Chimeric hybrid transmission blocking vaccine for malaria
The overall goal of this NIH Exploratory/Developmental Research Grant Award (R21) is to develop and evaluate the potential of a novel chimeric construct based on Ookinete surface protein (Pvs25) as an effective Plasmodium vivax transmission-blocking vaccine (TBV). Given the emergence and spread of drug-resistant parasites, and the global malaria eradication agenda, the development of novel tools to control malaria transmission is an essential priority.
The studies proposed aim to (1) test in comparative experiments in mice the effect of a T helper module (HM) on Pvs25 immunogenicity and (2) assess the safety and immunogenicity of the novel chimeric construct in rhesus macaques. Transmission blocking immunity will be tested in vivo using a P. berghei transgenic parasite expressing Pvs25 and in vitro using standard membrane-feeding assays. These studies have the general goal of showing that a HM can be used as a carrier platform for poorly immunogenic malaria antigens.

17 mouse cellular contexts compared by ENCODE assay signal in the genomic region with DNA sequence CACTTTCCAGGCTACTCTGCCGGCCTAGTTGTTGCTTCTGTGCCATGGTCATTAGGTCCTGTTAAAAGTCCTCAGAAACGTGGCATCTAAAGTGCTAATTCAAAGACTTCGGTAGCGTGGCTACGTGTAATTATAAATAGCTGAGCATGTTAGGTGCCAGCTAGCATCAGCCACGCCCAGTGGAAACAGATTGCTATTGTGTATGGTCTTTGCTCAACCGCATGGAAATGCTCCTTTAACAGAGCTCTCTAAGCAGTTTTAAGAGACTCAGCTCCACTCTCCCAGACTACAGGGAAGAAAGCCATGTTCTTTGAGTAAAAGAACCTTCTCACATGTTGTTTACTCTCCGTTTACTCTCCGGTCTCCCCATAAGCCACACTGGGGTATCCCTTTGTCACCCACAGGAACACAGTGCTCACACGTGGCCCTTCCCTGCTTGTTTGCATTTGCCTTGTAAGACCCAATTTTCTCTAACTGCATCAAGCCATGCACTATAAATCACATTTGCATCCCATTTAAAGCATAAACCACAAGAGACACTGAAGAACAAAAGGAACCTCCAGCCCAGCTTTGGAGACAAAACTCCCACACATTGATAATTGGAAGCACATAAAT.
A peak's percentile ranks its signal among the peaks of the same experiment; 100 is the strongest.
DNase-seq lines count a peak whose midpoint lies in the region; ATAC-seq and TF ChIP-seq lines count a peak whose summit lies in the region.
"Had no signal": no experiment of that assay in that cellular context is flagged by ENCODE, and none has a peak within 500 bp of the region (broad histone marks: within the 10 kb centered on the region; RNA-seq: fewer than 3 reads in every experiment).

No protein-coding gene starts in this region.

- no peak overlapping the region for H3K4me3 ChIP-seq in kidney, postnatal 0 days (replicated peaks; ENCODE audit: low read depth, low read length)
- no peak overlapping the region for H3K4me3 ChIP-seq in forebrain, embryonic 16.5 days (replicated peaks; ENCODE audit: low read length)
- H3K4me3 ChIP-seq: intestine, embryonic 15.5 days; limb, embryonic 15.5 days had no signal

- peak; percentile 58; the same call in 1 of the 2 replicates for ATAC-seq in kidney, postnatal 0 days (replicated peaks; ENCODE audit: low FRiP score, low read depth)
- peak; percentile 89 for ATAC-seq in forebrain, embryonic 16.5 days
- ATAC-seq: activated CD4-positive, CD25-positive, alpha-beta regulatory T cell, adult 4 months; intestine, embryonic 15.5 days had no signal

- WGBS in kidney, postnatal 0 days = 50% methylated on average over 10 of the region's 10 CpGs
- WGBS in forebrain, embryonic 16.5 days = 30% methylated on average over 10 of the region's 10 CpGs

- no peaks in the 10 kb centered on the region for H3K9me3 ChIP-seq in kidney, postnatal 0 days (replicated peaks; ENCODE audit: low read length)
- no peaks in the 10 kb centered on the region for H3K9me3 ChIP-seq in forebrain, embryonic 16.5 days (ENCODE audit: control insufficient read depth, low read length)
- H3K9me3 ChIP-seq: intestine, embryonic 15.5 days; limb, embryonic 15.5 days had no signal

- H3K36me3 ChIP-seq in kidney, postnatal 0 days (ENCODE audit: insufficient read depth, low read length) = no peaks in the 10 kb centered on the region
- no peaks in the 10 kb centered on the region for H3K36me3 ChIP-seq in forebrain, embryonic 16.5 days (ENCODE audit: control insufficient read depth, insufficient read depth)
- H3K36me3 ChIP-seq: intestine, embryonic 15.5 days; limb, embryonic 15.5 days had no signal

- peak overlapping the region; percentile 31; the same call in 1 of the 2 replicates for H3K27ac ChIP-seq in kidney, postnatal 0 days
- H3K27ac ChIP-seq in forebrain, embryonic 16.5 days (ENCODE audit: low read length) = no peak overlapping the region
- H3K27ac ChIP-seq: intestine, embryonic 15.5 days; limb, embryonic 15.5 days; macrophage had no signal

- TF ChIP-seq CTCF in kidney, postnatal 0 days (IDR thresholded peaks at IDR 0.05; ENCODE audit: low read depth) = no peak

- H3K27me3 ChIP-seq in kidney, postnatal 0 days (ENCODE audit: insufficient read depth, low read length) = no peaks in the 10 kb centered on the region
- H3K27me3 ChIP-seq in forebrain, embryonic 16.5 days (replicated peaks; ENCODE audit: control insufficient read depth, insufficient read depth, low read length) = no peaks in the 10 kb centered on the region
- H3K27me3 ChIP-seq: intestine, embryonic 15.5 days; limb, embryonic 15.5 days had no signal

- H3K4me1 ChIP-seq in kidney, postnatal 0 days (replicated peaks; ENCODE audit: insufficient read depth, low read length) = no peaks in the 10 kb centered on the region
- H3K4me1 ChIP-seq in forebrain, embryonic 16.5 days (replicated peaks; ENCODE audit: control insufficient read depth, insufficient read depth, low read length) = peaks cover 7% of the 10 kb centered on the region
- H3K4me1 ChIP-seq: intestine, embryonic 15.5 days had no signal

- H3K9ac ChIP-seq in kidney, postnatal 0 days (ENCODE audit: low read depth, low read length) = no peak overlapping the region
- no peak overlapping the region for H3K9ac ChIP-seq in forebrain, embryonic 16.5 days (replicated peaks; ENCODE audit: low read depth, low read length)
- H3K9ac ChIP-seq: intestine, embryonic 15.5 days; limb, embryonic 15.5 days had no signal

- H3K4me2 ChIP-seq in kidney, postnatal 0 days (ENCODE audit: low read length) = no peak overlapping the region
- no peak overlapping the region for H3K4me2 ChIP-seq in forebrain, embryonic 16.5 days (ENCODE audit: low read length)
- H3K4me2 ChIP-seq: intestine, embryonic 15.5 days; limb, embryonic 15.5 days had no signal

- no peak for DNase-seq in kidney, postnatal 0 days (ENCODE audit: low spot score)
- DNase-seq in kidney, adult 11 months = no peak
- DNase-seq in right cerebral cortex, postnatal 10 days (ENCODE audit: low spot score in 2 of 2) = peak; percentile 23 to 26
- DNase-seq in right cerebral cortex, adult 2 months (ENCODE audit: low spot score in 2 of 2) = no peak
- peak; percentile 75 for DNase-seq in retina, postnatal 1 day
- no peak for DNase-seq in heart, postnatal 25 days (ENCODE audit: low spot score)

Plasmodium vivax is the most prevalent of the human malaria parasites outside Africa with an estimated 80% of the cases in South and Southeast Asia and 70% in the Americas. Although Pvs25 vaccine constructs have reached a phase of clinical development, a main concern in the field is its poor immunogenicity. Strategies used to date to enhance the immunogenicity include changes in the delivery system and formulation. However, a clinical trial using a water-in-oil emulsion was halted due to severe systemic adverse events. New methodologies to improve safety and immunogenicity of Pvs25 are required.
Given the dramatic impact of malaria with increasing attention on the widespread and severe nature of P. vivax, and the urgent need for novel control measures to reduce transmission, our proposal has the potential to serve as the framework for future development of effective multi-stage vaccines.